My question to you regarding the Neustadt Prizes, both the prize for writers of adult literature and writers of literature for young readers: What is the logic behind awarding international authors, poets, and playwrights who dedicate their lives to writing for adults a prize amount that is twice the amount awarded to writers who dedicate their lives to writing for children and young adults?

The concrete reality of the writer’s life in general is that the writer for young adults has only twenty-four hours in her day, exactly the same number of hours any other writer has, or will ever have.

The writer for the young, however, concerns himself with a highly marginalized group around the world: children. This author gives voice to the most silent group that has ever existed, by virtue, or perhaps by lack of virtue, of the traditional perspective that sees “childhood” as a shortcoming of the human being, rather than as the most formative life stage of all human life on this planet.

A rich and healthy childhood means the strong likelihood of a rich and healthy adulthood. A poor and unhealthy childhood means the strong likelihood of a poor and unhealthy adulthood. The effect of childhood events on the quality of a person’s following years is well established by a large body of research on human development.

One only has to examine one’s own early life for the lasting effects of childhood to keenly notice this reality. But childhood, and all that is related to it, continues to be largely marginalized.

This marginalization can be found in many areas of behavior around the world: For example, the teacher of children receives less compensation for her work than the teacher of college students. The amount of energy expended and the creativity required, and the daily commitment needed, are the same, if not more in favor of the teacher of children whose concern is meeting young people’s developmental needs.

History reveals huge inequalities and lesser appreciation for all adults who choose to invest in careers related to children, and especially in writing for children. One must ask if the fact that many women are prominent figures in this field is linked to the long-standing bias, since women continue to face marginalization everywhere, in spite of the many hopeful developments our times have been witnessing.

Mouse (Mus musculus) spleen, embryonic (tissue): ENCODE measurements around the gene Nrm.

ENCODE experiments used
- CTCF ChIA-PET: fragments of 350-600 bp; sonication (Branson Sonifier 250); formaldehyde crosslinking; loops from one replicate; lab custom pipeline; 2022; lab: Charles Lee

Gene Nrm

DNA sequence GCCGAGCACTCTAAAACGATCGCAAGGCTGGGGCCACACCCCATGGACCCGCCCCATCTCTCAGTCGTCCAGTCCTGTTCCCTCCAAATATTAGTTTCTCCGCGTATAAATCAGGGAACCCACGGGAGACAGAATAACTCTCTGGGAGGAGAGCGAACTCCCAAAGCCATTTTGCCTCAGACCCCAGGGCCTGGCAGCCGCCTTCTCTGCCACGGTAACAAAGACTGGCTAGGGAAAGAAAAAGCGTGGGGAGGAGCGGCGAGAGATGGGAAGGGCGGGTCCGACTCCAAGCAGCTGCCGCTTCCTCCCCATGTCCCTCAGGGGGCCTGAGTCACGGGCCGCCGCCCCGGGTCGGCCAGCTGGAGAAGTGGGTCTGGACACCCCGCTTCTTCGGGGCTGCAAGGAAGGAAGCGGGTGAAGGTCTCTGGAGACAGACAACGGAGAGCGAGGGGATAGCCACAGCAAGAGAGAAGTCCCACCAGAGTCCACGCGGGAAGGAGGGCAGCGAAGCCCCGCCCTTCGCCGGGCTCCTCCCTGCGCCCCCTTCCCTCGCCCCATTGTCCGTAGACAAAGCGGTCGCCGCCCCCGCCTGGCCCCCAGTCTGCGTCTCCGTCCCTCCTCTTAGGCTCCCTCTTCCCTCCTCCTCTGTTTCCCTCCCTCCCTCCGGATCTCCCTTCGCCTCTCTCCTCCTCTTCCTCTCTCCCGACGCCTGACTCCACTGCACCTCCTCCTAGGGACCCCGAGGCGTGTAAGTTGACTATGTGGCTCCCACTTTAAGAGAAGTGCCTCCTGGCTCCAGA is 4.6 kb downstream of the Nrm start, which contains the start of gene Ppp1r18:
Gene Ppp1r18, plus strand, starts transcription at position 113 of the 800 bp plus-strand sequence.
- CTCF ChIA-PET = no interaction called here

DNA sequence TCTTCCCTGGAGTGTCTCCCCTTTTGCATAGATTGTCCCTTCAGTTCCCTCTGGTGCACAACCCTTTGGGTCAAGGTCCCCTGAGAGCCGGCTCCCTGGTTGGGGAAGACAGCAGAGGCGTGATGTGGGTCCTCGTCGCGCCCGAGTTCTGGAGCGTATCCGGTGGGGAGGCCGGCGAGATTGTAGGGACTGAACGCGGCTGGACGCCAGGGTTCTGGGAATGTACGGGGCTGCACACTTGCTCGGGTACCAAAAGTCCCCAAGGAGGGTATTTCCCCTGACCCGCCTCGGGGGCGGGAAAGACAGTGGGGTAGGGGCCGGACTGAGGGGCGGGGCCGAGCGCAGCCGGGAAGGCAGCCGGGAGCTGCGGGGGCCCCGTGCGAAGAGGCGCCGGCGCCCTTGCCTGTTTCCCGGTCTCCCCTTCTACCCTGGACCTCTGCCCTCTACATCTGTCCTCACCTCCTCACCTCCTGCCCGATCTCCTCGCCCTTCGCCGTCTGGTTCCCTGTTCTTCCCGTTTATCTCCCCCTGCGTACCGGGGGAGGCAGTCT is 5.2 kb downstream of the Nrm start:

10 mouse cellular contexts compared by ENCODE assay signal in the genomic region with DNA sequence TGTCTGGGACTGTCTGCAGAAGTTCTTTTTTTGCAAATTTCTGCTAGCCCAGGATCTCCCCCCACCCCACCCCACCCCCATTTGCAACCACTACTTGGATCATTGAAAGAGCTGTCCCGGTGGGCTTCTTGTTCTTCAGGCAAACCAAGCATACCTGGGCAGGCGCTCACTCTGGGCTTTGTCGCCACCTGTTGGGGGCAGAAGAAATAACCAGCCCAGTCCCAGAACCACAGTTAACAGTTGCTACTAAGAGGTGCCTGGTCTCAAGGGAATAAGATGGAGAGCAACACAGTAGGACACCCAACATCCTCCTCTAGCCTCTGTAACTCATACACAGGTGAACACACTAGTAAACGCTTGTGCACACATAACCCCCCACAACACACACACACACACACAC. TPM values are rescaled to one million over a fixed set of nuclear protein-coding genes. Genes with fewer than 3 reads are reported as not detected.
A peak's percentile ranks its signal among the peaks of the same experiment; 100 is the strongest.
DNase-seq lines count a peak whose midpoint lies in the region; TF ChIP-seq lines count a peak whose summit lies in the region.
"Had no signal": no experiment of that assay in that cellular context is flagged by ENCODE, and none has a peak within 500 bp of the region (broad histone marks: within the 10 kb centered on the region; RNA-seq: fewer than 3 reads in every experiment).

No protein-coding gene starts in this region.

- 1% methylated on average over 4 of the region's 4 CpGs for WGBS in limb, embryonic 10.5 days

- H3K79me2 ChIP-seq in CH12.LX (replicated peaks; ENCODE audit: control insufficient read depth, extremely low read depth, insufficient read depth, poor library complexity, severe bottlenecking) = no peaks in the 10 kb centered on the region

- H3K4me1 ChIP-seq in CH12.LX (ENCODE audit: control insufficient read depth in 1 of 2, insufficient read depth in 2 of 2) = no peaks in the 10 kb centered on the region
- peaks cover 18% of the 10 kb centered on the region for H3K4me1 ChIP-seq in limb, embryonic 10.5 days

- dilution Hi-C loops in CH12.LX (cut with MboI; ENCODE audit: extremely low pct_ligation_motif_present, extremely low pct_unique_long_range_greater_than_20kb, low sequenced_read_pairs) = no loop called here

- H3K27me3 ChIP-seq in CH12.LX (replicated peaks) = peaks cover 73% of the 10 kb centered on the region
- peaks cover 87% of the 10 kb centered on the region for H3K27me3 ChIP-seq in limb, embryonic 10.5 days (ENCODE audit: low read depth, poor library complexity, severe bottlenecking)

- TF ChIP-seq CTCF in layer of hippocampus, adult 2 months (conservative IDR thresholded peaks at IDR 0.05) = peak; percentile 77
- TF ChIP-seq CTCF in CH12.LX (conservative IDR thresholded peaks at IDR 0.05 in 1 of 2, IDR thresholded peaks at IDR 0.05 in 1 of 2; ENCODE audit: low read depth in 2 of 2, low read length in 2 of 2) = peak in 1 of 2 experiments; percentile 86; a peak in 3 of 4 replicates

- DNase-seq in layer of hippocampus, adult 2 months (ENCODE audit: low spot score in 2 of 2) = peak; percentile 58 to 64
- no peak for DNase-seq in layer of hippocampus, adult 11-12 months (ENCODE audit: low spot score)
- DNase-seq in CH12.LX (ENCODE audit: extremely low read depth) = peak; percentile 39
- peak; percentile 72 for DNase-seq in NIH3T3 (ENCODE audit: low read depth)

I believe that this concern must now be brought to the collective conversation toward a much-needed adjustment, and progress. I hope that sooner, rather than later, any and all inequalities will be fully remedied. The specific bridging of the differences in compensation for writers for adults and writers for children can help many adults see that working with children, or for children, is a worthwhile calling, rather than “what one does if one cannot do something better.”

Therefore, I respectfully propose that the NSK Neustadt Prize for Children’s Literature be increased to the same amount of the regular Neustadt Prize ($50,000) from the current amount of $25,000.

If this is not possible, I propose that both prizes receive $37,500, in order to express equal appreciation and support for all great literature regardless of the target audience a genre of literature aims to reach or the segments of the society it serves.

When the highly generous trustees, and the highly thoughtful managers of the Neustadt Prizes, support and grant this necessary and would-be-leading change, other prize-awarding organizations are likely to be inspired to do the same. Corrective leadership requires immense courage and a broad perspective that spreads with its spirit the light needed for a new day to come. This kind of leadership by action is how our world can continue to be healed.

If you have any doubts that this call for your leadership in creating more equality and change is necessary and timely, please consider the following: